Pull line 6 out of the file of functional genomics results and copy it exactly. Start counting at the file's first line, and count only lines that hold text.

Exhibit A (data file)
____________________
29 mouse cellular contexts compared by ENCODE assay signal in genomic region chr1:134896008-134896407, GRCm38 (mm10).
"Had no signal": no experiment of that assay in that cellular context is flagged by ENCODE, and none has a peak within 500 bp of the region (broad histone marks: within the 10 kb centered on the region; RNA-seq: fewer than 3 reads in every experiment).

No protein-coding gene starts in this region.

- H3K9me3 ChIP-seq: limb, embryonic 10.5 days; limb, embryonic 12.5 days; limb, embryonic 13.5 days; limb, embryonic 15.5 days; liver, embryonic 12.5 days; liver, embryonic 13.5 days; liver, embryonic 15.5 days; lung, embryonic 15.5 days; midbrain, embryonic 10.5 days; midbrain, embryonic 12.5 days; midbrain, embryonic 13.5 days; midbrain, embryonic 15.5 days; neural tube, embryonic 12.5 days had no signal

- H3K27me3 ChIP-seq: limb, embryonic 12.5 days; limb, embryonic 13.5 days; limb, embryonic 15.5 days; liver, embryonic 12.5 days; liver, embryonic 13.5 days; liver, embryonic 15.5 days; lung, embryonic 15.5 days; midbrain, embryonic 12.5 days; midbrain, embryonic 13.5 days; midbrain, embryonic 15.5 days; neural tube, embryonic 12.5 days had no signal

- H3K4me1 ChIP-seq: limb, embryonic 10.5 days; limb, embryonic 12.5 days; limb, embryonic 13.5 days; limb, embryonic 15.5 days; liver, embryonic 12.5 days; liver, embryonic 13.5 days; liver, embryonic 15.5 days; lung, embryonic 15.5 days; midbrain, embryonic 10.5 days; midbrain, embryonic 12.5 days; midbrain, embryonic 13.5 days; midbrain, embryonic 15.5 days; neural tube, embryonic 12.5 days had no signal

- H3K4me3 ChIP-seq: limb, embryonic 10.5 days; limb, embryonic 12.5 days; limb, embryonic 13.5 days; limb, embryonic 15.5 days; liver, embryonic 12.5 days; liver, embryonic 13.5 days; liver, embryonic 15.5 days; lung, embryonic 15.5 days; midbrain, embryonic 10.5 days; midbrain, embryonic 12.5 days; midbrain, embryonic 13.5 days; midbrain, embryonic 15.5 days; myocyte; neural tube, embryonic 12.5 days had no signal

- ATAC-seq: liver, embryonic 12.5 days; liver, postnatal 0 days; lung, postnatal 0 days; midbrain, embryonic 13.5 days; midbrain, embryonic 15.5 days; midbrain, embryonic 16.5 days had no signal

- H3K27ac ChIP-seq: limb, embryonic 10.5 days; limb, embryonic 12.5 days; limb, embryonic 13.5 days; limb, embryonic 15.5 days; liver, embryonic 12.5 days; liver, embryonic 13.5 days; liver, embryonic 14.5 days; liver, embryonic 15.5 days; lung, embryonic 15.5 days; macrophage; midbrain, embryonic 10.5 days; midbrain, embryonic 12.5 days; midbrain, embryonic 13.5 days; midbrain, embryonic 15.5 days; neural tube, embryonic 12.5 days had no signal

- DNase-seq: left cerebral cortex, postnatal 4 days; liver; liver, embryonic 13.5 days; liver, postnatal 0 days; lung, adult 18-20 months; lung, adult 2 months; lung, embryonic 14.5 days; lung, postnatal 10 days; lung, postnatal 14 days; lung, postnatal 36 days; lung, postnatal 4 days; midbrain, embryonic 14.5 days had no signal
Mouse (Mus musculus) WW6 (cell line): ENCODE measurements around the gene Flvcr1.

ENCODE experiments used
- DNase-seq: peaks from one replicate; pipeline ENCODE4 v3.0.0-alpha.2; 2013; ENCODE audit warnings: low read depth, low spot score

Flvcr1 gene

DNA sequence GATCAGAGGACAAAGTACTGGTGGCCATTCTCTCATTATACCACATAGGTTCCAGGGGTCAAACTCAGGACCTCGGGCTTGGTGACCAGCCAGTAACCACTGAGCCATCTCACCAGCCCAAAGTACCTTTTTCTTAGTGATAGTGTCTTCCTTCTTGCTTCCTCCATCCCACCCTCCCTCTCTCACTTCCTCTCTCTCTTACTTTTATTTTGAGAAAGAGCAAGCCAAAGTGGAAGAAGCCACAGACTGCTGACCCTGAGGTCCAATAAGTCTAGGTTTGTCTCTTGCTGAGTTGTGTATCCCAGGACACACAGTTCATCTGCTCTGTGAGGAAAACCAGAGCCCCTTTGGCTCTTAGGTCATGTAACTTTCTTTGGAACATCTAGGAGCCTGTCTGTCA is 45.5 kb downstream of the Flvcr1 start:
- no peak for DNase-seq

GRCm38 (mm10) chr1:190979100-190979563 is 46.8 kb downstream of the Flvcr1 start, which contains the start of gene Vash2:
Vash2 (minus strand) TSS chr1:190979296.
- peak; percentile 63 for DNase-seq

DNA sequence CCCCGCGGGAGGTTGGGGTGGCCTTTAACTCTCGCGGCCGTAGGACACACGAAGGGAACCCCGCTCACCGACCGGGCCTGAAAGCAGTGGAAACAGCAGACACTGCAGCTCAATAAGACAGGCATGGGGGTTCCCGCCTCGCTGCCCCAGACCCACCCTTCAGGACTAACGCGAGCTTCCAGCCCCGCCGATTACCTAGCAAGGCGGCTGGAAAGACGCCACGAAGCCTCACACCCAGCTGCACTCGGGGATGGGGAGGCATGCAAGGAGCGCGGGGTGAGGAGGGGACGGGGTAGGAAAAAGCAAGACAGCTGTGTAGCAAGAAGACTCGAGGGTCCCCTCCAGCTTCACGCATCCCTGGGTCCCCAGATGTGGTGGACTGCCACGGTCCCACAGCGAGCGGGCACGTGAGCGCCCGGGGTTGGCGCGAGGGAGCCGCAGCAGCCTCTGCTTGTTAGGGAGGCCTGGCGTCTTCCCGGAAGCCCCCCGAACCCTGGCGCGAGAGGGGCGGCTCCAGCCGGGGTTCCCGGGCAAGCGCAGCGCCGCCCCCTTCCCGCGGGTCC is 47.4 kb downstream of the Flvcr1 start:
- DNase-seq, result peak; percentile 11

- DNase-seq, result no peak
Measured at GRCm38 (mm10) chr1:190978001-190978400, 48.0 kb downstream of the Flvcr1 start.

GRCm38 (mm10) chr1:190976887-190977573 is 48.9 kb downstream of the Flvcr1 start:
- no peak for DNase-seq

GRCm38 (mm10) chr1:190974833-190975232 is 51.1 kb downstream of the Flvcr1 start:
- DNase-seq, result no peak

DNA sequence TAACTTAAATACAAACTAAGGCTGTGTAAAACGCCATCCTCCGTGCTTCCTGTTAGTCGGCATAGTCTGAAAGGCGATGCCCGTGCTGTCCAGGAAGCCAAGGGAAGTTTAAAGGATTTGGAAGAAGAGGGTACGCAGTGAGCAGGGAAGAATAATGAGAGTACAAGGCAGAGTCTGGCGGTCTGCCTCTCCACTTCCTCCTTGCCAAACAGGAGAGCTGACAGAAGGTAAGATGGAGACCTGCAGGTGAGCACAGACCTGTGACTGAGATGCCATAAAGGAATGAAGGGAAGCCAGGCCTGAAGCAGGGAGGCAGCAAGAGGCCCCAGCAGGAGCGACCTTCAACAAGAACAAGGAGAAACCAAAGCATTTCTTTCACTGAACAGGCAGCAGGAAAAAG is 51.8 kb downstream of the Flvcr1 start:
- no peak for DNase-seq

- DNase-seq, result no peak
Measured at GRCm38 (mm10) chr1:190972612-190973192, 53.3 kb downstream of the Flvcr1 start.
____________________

- H3K4me1 ChIP-seq: limb, embryonic 10.5 days; limb, embryonic 12.5 days; limb, embryonic 13.5 days; limb, embryonic 15.5 days; liver, embryonic 12.5 days; liver, embryonic 13.5 days; liver, embryonic 15.5 days; lung, embryonic 15.5 days; midbrain, embryonic 10.5 days; midbrain, embryonic 12.5 days; midbrain, embryonic 13.5 days; midbrain, embryonic 15.5 days; neural tube, embryonic 12.5 days had no signal